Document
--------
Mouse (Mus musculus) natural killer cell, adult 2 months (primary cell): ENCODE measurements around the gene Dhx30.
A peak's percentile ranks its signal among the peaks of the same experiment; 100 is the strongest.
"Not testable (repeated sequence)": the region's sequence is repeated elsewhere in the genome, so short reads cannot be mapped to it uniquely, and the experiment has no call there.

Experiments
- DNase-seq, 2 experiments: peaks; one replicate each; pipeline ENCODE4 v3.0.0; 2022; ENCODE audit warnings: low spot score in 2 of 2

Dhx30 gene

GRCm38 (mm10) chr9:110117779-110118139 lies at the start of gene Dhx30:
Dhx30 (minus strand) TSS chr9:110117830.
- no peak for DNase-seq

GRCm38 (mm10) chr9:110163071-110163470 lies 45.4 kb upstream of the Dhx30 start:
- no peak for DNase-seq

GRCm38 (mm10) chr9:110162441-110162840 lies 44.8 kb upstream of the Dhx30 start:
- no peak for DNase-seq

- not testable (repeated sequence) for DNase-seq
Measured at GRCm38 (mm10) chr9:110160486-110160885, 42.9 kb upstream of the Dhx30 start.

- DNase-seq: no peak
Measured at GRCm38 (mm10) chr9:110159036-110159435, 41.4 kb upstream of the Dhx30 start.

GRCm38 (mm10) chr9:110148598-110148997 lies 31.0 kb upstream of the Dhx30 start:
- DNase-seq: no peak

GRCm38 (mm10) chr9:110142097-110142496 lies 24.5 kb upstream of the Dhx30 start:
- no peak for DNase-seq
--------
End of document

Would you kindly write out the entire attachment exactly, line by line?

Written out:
Mouse (Mus musculus) natural killer cell, adult 2 months (primary cell): ENCODE measurements around the gene Dhx30.
A peak's percentile ranks its signal among the peaks of the same experiment; 100 is the strongest.
"Not testable (repeated sequence)": the region's sequence is repeated elsewhere in the genome, so short reads cannot be mapped to it uniquely, and the experiment has no call there.

Experiments
- DNase-seq, 2 experiments: peaks; one replicate each; pipeline ENCODE4 v3.0.0; 2022; ENCODE audit warnings: low spot score in 2 of 2

Dhx30 gene

GRCm38 (mm10) chr9:110117779-110118139 lies at the start of gene Dhx30:
Dhx30 (minus strand) TSS chr9:110117830.
- no peak for DNase-seq

GRCm38 (mm10) chr9:110163071-110163470 lies 45.4 kb upstream of the Dhx30 start:
- no peak for DNase-seq

GRCm38 (mm10) chr9:110162441-110162840 lies 44.8 kb upstream of the Dhx30 start:
- no peak for DNase-seq

- not testable (repeated sequence) for DNase-seq
Measured at GRCm38 (mm10) chr9:110160486-110160885, 42.9 kb upstream of the Dhx30 start.

- DNase-seq: no peak
Measured at GRCm38 (mm10) chr9:110159036-110159435, 41.4 kb upstream of the Dhx30 start.

GRCm38 (mm10) chr9:110148598-110148997 lies 31.0 kb upstream of the Dhx30 start:
- DNase-seq: no peak

GRCm38 (mm10) chr9:110142097-110142496 lies 24.5 kb upstream of the Dhx30 start:
- no peak for DNase-seq